In Loving Memory of Vic

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Daily Recovery Readings – October 19

NA Just For Today
October 19
Standing For Something

“… we could feel time, touch reality, and recognize spiritual values long lost to many of us.”
Basic Text, p.85

In our active addiction, we were prepared to compromise everything we believed in just to get our hands on more drugs. Whether we stole from our families and friends, sold ourselves, or lied to our employers, we were ignoring the values that mattered most to us. Each time we compromised another dearly held belief, another chunk of the mortar holding our characters together fell away. By the time many of us came to our first meeting, nothing was left but the ruin of our former selves.

We will locate our lost values as we carry out our first honest self-examination. But in order to rebuild our characters, we’ll find it necessary to maintain those values, no matter how great the temptation to shove them aside. We will need to be honest, even when we think we could fool everyone by lying. If we ignore our values, we’ll discover that the biggest fibs we’ve told have been the ones we’ve told ourselves.

We don’t want to start the demolition of our spirits again after all the work we’ve put into their restoration. It’s essential that we stand for something, or we risk falling for anything. Whatever we find important to us, we honor.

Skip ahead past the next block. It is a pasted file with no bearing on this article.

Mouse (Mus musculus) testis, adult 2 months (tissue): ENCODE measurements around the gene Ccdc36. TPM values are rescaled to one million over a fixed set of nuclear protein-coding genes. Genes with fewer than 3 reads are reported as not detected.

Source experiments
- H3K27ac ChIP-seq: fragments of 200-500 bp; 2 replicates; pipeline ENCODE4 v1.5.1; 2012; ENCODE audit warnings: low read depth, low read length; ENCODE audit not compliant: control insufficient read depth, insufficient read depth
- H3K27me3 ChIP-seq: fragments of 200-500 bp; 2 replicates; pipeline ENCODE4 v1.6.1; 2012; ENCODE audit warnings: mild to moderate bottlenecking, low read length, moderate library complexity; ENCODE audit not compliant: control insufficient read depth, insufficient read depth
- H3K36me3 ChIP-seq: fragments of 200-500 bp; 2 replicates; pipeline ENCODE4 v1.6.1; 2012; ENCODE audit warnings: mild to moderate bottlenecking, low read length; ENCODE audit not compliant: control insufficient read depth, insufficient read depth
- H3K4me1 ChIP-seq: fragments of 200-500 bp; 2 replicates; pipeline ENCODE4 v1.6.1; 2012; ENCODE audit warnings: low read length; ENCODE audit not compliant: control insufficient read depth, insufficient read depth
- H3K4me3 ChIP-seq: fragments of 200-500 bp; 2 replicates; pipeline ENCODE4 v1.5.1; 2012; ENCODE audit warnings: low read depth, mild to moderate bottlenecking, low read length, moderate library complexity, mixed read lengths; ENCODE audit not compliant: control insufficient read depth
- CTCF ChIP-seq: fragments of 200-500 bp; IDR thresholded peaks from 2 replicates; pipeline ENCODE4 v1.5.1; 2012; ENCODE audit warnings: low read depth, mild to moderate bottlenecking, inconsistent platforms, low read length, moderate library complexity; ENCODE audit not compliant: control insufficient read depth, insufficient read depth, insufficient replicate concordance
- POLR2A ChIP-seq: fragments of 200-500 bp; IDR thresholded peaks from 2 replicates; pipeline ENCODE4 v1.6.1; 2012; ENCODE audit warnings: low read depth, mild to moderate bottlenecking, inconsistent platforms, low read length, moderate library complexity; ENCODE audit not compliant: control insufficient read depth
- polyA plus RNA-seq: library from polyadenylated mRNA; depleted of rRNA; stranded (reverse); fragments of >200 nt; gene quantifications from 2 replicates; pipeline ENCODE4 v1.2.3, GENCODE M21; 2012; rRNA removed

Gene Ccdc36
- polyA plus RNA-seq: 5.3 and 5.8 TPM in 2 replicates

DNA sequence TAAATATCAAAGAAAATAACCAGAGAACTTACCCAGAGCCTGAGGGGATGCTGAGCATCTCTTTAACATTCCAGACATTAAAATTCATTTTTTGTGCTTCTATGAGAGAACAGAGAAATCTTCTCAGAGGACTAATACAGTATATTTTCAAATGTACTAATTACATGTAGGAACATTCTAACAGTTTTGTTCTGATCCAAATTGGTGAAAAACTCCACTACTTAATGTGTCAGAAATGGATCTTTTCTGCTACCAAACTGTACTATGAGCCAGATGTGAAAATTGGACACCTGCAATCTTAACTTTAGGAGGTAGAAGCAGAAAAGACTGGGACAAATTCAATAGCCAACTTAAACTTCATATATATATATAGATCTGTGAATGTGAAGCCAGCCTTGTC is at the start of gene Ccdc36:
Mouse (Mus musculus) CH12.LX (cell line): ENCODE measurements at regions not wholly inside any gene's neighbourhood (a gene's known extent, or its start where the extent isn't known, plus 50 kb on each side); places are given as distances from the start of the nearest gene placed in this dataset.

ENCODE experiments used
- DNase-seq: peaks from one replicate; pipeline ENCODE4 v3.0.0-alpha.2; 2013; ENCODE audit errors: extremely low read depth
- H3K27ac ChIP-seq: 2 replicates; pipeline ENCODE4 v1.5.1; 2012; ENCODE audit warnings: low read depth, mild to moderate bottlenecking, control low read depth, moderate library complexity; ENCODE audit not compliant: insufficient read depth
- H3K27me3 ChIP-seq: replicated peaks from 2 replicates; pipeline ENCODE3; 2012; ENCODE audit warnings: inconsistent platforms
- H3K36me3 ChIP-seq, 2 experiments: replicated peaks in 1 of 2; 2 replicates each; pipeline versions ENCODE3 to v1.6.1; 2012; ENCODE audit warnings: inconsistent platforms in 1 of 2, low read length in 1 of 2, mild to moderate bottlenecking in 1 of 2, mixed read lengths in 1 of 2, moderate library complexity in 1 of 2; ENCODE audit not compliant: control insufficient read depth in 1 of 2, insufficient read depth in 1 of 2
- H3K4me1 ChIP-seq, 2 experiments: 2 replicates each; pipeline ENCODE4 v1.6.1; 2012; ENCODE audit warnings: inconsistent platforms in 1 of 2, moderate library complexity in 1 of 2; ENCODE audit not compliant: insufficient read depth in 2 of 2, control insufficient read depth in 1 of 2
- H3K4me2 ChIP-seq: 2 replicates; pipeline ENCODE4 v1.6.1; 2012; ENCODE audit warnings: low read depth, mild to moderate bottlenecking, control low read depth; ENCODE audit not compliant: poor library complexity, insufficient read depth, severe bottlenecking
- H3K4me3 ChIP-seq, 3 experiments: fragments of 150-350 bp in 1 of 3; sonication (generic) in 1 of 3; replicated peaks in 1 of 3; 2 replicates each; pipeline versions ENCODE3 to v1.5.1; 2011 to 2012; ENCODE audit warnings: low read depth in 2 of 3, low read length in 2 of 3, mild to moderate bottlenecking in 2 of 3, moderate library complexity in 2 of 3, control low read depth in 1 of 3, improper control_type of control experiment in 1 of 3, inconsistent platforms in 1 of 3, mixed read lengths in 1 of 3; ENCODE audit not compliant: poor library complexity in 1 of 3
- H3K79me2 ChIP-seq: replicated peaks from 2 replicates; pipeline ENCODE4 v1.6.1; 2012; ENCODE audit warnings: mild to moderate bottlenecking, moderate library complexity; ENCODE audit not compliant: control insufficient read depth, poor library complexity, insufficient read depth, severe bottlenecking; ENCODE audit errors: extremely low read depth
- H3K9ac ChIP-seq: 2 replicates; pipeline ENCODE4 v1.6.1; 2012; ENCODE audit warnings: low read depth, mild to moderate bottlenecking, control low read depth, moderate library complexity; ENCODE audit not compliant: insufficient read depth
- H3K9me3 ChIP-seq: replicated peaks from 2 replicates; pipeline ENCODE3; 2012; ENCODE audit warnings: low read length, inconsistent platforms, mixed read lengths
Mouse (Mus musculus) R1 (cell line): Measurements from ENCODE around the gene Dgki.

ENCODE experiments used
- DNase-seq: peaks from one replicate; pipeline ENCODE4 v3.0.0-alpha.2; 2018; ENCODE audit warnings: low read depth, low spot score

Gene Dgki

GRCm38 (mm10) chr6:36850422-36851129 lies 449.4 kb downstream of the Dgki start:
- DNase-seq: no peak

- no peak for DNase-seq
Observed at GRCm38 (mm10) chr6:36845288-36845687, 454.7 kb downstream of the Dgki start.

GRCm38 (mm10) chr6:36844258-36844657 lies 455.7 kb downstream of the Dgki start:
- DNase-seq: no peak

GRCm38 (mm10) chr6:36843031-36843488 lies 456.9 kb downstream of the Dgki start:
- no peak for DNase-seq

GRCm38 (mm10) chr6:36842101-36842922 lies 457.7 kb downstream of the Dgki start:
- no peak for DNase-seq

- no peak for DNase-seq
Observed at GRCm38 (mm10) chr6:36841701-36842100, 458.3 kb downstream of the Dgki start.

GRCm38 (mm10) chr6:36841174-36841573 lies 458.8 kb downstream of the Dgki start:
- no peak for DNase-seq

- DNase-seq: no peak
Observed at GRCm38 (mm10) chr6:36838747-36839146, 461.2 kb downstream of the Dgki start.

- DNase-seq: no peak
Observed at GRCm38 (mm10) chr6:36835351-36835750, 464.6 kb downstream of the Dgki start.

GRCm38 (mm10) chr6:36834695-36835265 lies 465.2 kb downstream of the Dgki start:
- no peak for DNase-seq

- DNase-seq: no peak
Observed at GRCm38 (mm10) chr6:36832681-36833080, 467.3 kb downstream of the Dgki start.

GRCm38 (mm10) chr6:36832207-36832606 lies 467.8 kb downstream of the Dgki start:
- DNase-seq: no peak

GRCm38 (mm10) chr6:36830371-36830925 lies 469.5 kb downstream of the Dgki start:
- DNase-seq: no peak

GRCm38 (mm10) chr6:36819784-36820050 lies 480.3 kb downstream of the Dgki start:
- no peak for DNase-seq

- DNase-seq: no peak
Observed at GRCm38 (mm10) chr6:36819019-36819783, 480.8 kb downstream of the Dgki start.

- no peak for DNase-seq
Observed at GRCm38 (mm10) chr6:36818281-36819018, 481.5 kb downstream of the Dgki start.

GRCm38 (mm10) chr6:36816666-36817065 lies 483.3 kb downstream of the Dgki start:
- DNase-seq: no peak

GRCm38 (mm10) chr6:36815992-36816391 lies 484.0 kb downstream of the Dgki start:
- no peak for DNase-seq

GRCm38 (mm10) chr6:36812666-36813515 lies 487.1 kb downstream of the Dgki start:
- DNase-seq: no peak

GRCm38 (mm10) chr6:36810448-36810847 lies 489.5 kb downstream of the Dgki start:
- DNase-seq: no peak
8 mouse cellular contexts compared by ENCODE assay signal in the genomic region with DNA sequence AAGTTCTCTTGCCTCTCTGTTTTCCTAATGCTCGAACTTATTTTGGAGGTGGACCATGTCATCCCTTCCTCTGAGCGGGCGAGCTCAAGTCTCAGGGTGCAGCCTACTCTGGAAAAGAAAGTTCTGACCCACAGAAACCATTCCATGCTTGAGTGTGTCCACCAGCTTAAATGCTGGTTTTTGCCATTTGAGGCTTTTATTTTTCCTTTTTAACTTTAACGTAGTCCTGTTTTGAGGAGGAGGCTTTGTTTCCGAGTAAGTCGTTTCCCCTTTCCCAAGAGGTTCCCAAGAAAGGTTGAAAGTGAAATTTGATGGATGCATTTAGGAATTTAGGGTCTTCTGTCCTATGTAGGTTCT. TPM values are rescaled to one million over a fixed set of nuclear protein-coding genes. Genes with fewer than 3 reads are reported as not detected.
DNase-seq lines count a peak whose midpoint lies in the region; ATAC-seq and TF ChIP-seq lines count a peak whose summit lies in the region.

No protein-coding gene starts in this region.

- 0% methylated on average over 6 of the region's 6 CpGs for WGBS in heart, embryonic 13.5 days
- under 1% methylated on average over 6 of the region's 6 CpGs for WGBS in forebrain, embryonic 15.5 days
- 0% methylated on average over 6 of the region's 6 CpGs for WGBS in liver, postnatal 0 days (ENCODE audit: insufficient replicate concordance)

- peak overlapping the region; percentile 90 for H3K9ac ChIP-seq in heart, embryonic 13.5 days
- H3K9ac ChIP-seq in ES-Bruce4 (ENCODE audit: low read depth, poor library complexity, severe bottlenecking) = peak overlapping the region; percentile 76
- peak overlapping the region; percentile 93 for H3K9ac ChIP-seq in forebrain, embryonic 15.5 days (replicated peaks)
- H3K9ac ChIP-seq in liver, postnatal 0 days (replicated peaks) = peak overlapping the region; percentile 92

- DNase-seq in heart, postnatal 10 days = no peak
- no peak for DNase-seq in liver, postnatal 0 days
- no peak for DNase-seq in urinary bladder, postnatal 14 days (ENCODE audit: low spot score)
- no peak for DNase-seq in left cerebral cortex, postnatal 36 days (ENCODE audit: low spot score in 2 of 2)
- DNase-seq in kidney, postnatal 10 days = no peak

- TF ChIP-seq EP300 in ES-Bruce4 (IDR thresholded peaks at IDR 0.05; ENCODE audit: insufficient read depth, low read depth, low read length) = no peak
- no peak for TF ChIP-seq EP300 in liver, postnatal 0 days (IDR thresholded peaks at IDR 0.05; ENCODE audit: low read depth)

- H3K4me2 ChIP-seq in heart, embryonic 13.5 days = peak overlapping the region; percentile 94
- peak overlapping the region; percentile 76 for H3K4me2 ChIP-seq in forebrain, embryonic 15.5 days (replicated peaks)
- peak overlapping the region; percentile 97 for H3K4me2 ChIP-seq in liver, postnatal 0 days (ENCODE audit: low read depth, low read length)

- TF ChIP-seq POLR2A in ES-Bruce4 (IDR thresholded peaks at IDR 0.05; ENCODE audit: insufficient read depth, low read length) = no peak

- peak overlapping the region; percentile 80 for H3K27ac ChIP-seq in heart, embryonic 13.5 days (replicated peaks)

Just for today: I stand for something. My strength is the result of living my values.


Daily Reflections
October 19

The principle that we shall find no enduring strength until we first admit complete defeat is the main taproot from which our whole Society has sprung and flowered.

Defeated, and knowing it, I arrived at the doors of A.A., alone and afraid of the unknown.  A power outside of myself had picked me up off my bed, guided me to the phone book, then to the bus stop, and through the doors of Alcoholics Anonymous. Once inside A.A. I experienced a sense of being loved and accepted, something I had not felt since early childhood. May I never lose the sense of wonder I experienced on that first evening with A.A., the greatest event of my entire life.


Twenty-Four Hours A Day
October 19
A.A. Thought For The Day

Do I realize that I do not know how much time I have left? It may be later than I think.  Am I going to do the things that I know I should do before my time runs out? By the way, what is my purpose for the rest of my life? Do I realize all I have to make up for in my past wasted life? Do I know that I am living on borrowed time and that I would not have even this much time left without A.A. and the grace of God? Am I going to make what time I have left count for A.A.?

Meditation For The Day

We can believe that somehow the cry of the human soul is never unheard by God. It may be that God hears the cry, even if we fail to notice God’s response to it. The human cry for help must always evoke a response of some sort from God. It may be that our failure to discern properly keeps us unaware of the response. But one thing we can believe is that the grace of God is always available for every human being who sincerely calls for help. Many changed lives are living proofs of this fact.

Prayer For The Day

I pray that I may trust God to answer my prayer as He sees fit. I pray that I may be content with whatever form that answer may take.